The Trade That Paid!! July 20, 2021

Good Evening,


Another excellent episode of The BIP Show released a few days ago and it's a brilliant insight into the current state of the Australian economy with none other than Jo Masters, Chief Economist of EY Oceania


Link Here to Listen


It's all there and then some so it's mandatory listening if you're an investor in the Australian story, which I know you are. Adding something to the podcast from a chat with Jo just now is that the construction pause costs the GDP about a billion dollars a week. That's on top of the bill a week that the Sydney lockdown is costing output. Ok now on with the show...


Jo goes into the shape of the recovery with regards to the new series of lockdowns. Having scanned the show I think the Trade That Paid this week is absolutely going to be something fairly relevant and that's a point made on the show of just how nimble governments have become. This is why we weren't really panicked last night or this morning.


Higher the vax rate, lower the mortality rate

The Delta variant is spreading but mortalities aren't (in vaccinated countries at least) so all there is ahead is government support to sustain whatever it needs to and a workforce well equipped to work from home.


I was two years above this person at school. I'm familiar with the Delta variant...

That being said there's a few ETFs to keep your eye on if it gets out of hand and the work from homers continue. WFH is the name of the ETF created last year to benefit most from people staying away from the office. It has some good hardware and software names in there. CLOU is an ETF specialising in cloud computing tech. It's exactly what you think it is and should probably have a home in most portfolios regardless of the current situation.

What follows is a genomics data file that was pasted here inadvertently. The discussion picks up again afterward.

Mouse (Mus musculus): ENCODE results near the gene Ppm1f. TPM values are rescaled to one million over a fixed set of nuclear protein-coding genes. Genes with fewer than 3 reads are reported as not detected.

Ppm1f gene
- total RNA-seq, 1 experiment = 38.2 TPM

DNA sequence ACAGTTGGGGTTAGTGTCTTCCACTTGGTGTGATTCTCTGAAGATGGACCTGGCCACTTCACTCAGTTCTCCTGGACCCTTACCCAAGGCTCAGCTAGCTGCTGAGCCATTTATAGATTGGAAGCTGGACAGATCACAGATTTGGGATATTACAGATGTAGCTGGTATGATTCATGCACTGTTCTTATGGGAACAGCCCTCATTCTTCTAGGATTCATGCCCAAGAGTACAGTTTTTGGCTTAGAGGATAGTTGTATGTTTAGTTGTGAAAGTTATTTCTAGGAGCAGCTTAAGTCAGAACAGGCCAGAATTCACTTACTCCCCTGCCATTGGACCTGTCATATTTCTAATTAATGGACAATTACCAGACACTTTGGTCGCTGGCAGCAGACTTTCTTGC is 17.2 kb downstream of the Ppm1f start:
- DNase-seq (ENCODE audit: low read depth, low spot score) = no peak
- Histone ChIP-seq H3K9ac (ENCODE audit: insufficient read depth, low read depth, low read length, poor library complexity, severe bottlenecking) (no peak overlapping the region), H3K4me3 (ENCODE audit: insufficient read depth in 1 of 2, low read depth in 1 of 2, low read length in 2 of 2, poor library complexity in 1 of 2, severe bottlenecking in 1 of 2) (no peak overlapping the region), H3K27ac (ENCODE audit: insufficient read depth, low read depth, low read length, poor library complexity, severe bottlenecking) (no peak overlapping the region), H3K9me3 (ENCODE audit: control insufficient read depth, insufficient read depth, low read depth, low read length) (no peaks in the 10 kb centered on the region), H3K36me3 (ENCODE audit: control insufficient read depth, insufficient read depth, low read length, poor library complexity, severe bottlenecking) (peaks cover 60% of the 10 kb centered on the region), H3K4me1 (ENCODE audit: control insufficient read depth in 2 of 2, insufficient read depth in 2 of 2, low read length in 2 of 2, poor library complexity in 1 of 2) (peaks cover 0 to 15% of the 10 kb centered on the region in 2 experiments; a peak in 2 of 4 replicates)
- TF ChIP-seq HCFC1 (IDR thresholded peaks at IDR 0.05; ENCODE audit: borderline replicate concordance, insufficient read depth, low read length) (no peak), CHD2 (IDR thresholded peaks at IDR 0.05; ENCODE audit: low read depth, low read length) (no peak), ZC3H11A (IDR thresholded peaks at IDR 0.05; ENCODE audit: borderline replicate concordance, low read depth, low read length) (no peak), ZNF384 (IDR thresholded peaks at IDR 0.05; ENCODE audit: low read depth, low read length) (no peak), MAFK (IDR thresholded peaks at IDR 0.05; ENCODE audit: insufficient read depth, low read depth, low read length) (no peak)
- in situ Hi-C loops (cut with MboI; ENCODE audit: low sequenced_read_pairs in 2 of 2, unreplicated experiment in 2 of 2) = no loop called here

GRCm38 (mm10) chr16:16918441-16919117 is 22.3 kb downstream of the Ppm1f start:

We think the market is ok with a pull back if it needs one. Breadth was telling you everything you needed to know. Not only breadth in market cap but breadth in earnings too. 16% is a lot of earnings pie for the top 5 out of 500 to eat.



Had a quick word to Jo this arvo as a follow up to the podcast regarding zombies. A zombie company (as we know) is one that is making enough to pay the interest on debt but no more. It can't grow so it just meanders along until rates rise or something happens and it goes into admin or gets bought or whatever. There's always been many zombies around and low rates have protected them. Then last year when rate normalisation was meant to be on the way we were pandemicked so zombies were again provided coverage.

One day these guys are going to get found out.

The Russell 2000 contained 40% unprofitable companies in the first quarter of this year and that should give you a good grab at how many companies EBIT couldn't cover Interest. It's a bit.


EY analysis suggests that we're seeing insolvencies start to pick up. In the same way Jo mentions in the show about a lockdown simply postponing spending so too do we see a lockdown postponing insolvency. We'll get the cave-ins we would usually have added to the company cave-ins that can't survive the post covid world. EY analysis expects the number to be well in excess of 2020.

I'm looking at some insolvency companies this evening. FSA, CLH, OBL etc. No reco's but worth a look.

Also of interest is that the jobs being created in the recovery aren't replacing jobs lost. People are getting work but it's not in the same field. I'm thinking of Amazon putting on thousands of people in their distribution centres. I'm thinking that there's not as big a demand for bus drivers right now. Run with that for a feel on the shifting sands of the economy and you'll get an idea for who survives and who doesn't.


Speaking of which, I'll leave this one with you. Look down the bottom and have a think (and a drink) about the 9% of fully vaccinated Americans who believe the vaccine THAT THEY HAVE INSIDE THEM is a Government microchip device.

Biggest economy in the world.

They have all the nukes.

10 days until I can have a drink again and I'm starting to think I'll need it...




All the best,


James



James Whelan | Investment Manager

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